There aren’t traditionally a lot of options when it comes to giving birth: There are C-sections, and there are vaginal births. But more and more women are now choosing a kind of hybrid: “gentle C-sections,” also known as “family-centered C-sections.” During these procedures, the screen that’s normally at the mom’s waist blocking the incision may be lowered or transparent, or she may be propped up so she can see her baby being removed. She also may get the chance to hold the baby as the surgery wraps up, before the nurse takes the child away. To make that possible, the baby’s heart monitors are attached to the mother’s back rather than her chest, her hands aren’t strapped down to the operating table (which is normally done to keep her still), and she may receive less sedation. Sometimes the baby’s delivered more slowly so that the chest is squeezed and fluid gets cleared from the lungs the way it does during a vaginal birth.
This approach “tries to simulate as close as possible a vaginal birth, where the mother is actively engaged,” says ob-gyn and maternal fetal medicine specialist Kecia Gaither, M.D. “It promotes a quicker mother-child bonding opportunity, and with skin-to-skin contact.” Babies with early skin-to-skin contact, she explains, have more stable breathing, glucose levels, and temperatures, and cry less often.
Gentle C-sections can also have advantages for the mother, says Candace Howe, M.D., an ob-gyn in Newport Beach, California. Since women get more of a say in their labor process, they’re less likely to experience the anxiety and trauma that sometimes stem from having such a monumental event out of their hands. And moms who are less stressed have an easier time breastfeeding.
After one emergency C-section, Grace decided that if her next vaginal birth didn’t work out, she’d plan a gentle C-section as a backup. She put it in writing in case she wouldn’t be able to communicate it, and sure enough, she needed the paper. The doctors couldn’t lower the curtain due to germ concerns, but she got to see her son being born through a mirror and hold and nurse him right away. “Just meeting my son face-to-face—that was amazing,” she recalls. “It was really hard, both times, to have to opt for a C-section. The visibility and quick skin and nursing made up for that a bit. It felt less clinical and more like something between a mother and child.”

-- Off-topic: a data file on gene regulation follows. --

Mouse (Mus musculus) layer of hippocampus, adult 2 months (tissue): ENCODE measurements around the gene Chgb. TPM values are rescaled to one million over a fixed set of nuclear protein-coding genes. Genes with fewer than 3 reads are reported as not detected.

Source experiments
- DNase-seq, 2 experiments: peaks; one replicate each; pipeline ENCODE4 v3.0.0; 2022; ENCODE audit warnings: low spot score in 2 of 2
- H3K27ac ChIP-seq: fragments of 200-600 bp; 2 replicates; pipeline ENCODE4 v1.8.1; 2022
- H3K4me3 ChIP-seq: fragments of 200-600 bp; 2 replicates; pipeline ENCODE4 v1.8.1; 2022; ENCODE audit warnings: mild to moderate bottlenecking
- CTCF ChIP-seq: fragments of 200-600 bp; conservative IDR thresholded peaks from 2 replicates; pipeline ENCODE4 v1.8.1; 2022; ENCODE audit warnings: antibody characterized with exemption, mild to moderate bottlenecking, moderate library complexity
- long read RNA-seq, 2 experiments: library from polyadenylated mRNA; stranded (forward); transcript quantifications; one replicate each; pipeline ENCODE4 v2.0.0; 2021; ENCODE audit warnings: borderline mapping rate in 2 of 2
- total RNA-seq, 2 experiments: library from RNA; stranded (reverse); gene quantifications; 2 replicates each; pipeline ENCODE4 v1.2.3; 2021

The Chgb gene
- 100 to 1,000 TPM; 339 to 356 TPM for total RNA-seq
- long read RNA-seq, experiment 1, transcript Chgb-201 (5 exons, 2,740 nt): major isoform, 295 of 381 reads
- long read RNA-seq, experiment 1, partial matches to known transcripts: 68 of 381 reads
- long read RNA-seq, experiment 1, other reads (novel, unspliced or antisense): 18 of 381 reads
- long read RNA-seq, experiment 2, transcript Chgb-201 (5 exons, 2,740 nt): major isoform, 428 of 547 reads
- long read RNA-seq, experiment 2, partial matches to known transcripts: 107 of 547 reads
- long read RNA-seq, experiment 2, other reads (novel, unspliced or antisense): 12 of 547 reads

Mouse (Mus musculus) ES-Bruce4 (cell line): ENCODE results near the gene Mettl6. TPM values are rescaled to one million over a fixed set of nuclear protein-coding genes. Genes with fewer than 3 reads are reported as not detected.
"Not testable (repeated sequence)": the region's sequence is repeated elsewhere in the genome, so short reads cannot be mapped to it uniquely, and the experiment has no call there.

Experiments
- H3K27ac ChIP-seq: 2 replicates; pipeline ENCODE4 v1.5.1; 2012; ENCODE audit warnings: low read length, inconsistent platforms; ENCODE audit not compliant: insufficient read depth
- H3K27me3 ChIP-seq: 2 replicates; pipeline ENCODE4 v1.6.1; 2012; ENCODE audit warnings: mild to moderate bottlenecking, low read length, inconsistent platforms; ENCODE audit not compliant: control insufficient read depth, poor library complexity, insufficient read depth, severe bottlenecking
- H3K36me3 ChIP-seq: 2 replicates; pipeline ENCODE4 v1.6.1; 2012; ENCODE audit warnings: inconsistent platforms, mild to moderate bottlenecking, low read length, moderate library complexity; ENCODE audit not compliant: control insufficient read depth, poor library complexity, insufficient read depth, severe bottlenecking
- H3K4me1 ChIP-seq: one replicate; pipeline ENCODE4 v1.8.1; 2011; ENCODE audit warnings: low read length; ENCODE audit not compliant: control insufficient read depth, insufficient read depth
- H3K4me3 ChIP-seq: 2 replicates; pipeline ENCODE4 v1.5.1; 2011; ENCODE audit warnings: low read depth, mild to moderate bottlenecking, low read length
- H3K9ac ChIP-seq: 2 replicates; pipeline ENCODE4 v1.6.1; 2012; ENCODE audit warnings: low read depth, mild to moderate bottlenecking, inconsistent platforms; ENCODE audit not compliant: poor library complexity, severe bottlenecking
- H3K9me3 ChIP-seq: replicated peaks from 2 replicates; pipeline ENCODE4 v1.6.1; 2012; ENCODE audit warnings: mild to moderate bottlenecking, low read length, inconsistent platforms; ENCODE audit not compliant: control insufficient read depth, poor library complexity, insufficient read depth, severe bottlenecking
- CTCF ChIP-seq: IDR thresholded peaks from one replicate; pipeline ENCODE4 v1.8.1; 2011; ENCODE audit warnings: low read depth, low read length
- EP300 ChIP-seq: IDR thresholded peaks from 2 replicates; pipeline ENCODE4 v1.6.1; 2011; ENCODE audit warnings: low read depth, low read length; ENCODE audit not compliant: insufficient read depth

“Having the baby come from my womb to my chest was a huge rush of oxytocin,” echoes Melissa Pizzo, who had a gentle C-section after a “shocking and traumatic” first C-section and two more that left her “sad.”
Clara Wiggins also aimed to have a vaginal birth but put a gentle-C-section plan in place in case that wasn’t possible. She ended up going for the C-section when her baby was 10 days overdue. Her daughter was facing her when she came out, and she loved knowing she was probably the first person she saw, though she found holding her “awkward and uncomfortable.” The biggest advantage was “being able to have some control over the birth and to have made some choices,” she said.
Janice Strong suffered from postpartum anxiety and depression after her first son’s C-section birth, which she believes was largely due to the powerlessness she experienced. “I don’t remember most of the first day except for flashes of being topless in the recovery room surrounded by my family, trying to hold my baby but not having control of my arms,” she says. “I don’t remember seeing my son for the first time.” She delivered her second son via a vaginal birth, but her next pregnancy was with twins, which would be more complicated to deliver vaginally. So she started looking into gentle C-sections.
Though she didn’t have the stomach to watch the procedure and couldn’t hold her babies because they needed intensive care, just having her arms free was a relief. She also had a doula in the room, who was giving her updates on the babies, and figured out a medication plan that would relieve pain but keep her awake. This time she felt like “an active participant” and remembers everything. “I was able to heal so much quicker from the natural C-section too,” she says. “Partially because I didn’t labor first but also because the emotional aspect wasn’t nearly as taxing.”
Dr. Gaither and Dr. Howe say there are no known disadvantages of gentle C-sections—unless you have a weak stomach, in which case you may want to skip the part where you watch the operation—and recommends figuring out a plan with your doctor during your pregnancy if you’d like to consider one.